School of Life Sciences

Senior lecturer in the School of Life Sciences, Dr Shakira Shaik with graduates, Ms Preleen Reddy (left) and Ms Shenaid Naidoo (right).

Working Women in Science Showcased

Dr Shakira Shaik, senior lecturer in the School of Life Sciences, is extremely proud of her two MSc Biology graduates Ms Preleen Reddy and Ms Shenaid Naidoo as both young women completed their degrees while working full-time.

Reddy completed her undergraduate and honours degrees at UKZN before embarking on an MSc, during which she started working full-time as a senior Laboratory Assistant in the School of Education at North-West University.

Naidoo completed her undergraduate and BTech qualifications at the Durban University of Technology (DUT) before joining Shaik’s research programme at UKZN while holding a full-time job as Materials Expert Lead for Food Fats and Oils at Unilever. She recently relocated to The Netherlands where she completed the writing of her dissertation.

For her thesis (co-supervised by Dr Nisha Singh), Naidoo studied teas consumed in South Africa and the quantities of antioxidants, flavonoids and phenolics as well as the antibacterial activity of black, green, rooibos and moringa teas.  ‘I cannot start my day without tea,’ she quipped.  ‘I also worked for a company that sold tea and one day I started asking myself what is beneficial in tea, which is the best in terms of all the compounds and how do these teas compare. This motivated me to study further.’

Naidoo believes her findings will give consumers in South Africa an idea of what type of tea (and which of the myriad brands on the market) is beneficial in terms of the quantity and presence of various health-promoting compounds. ‘They will be able to make an informed choice,’ she said.

She thanked her supervisors for their valuable advice and immense support. Naidoo plans to continue working within the foods research and development industry and sustain a curious, creative and open mind.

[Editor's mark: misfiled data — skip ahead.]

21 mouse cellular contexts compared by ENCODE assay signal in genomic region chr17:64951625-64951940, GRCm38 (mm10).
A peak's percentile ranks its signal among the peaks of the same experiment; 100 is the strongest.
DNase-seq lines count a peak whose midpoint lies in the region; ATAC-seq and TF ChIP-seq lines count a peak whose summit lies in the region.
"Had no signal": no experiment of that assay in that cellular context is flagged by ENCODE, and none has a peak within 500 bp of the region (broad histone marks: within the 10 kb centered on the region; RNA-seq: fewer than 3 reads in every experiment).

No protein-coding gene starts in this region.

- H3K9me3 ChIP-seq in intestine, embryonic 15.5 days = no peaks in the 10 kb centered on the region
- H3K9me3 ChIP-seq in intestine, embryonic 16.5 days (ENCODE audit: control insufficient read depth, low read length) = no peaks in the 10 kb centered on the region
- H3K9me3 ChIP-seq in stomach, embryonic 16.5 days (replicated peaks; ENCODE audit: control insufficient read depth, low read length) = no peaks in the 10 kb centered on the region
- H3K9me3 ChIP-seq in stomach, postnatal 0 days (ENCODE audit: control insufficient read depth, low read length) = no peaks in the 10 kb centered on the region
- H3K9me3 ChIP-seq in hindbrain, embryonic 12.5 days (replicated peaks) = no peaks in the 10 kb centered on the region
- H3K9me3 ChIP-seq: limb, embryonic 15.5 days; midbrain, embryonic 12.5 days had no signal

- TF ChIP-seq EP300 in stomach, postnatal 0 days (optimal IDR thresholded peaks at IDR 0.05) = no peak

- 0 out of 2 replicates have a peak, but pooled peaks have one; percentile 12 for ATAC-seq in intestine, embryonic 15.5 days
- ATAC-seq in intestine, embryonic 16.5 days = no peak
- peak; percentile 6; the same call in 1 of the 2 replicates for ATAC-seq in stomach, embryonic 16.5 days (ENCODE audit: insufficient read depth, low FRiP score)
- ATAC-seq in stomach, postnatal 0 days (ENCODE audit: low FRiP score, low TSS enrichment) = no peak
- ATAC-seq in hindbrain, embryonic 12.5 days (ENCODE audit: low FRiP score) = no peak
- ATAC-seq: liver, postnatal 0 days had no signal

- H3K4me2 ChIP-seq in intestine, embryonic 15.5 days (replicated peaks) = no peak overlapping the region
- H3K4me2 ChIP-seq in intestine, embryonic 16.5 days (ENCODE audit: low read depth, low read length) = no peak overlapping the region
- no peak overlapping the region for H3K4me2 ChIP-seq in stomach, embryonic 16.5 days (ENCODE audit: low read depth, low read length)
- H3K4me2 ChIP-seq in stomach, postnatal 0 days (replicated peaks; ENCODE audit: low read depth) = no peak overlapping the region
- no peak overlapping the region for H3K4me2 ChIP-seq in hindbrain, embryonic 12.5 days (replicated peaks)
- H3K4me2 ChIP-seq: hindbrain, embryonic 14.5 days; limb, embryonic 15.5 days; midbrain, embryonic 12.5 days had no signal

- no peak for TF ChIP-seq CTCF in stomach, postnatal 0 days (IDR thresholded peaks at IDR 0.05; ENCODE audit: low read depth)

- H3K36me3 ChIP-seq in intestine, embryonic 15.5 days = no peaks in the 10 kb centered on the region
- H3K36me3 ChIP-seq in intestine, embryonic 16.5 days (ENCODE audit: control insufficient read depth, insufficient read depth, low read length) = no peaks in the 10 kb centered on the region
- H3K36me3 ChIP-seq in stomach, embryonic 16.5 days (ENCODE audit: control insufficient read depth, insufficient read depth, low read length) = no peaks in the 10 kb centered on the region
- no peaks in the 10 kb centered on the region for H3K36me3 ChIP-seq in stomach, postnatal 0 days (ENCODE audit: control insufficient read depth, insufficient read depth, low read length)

Reddy always had a passion for botany and was exposed to plant biotechnology during her honours year. She wanted to explore this newfound interest and when the opportunity to pursue an MSc presented itself, she chose her alma mater and the expertise and competent supervision of Shaik, who was also her mentor during her Department of Science and Technology-National Research Foundation (DST-NRF) internship.

Her research (co-supervised by Professor Muhammad Nakhooda at the Cape Peninsula University of Technology), focused on the cryopreservation of the seeds of an important leafy vegetable (Amaranthus dubius) in order to preserve its germplasm. ‘Being in a biotechnology lab during my honours and internship really motivated me to pursue plant biotechnology further,’ she explained. ‘This area of research can be very difficult to master and I wanted to challenge myself and excel in it.’

Reddy said her research forms part of a larger narrative. ‘Preserving important leafy vegetables plays a role in alleviating hunger and malnutrition that is statistically likely to occur in the future,’ she explained. ‘If species of superior genotypes can be preserved for future generations, it could potentially address many food security challenges resulting from climate change.’

She added that whilst she has always been self-motivated, she was given a bigger push to succeed when she lost her grandmother last year.

‘In mentoring these two young women, I am delighted to have contributed to human capacity development beyond the borders of UKZN,’ said Shaik.

Words: Sally Frost

Photograph: Rajesh Jantilal